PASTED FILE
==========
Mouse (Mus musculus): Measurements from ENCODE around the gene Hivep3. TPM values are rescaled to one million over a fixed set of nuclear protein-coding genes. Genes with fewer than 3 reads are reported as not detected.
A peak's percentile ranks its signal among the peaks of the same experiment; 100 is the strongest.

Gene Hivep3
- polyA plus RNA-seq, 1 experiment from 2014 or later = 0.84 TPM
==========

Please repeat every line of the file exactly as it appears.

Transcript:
Mouse (Mus musculus): Measurements from ENCODE around the gene Hivep3. TPM values are rescaled to one million over a fixed set of nuclear protein-coding genes. Genes with fewer than 3 reads are reported as not detected.
A peak's percentile ranks its signal among the peaks of the same experiment; 100 is the strongest.

Gene Hivep3
- polyA plus RNA-seq, 1 experiment from 2014 or later = 0.84 TPM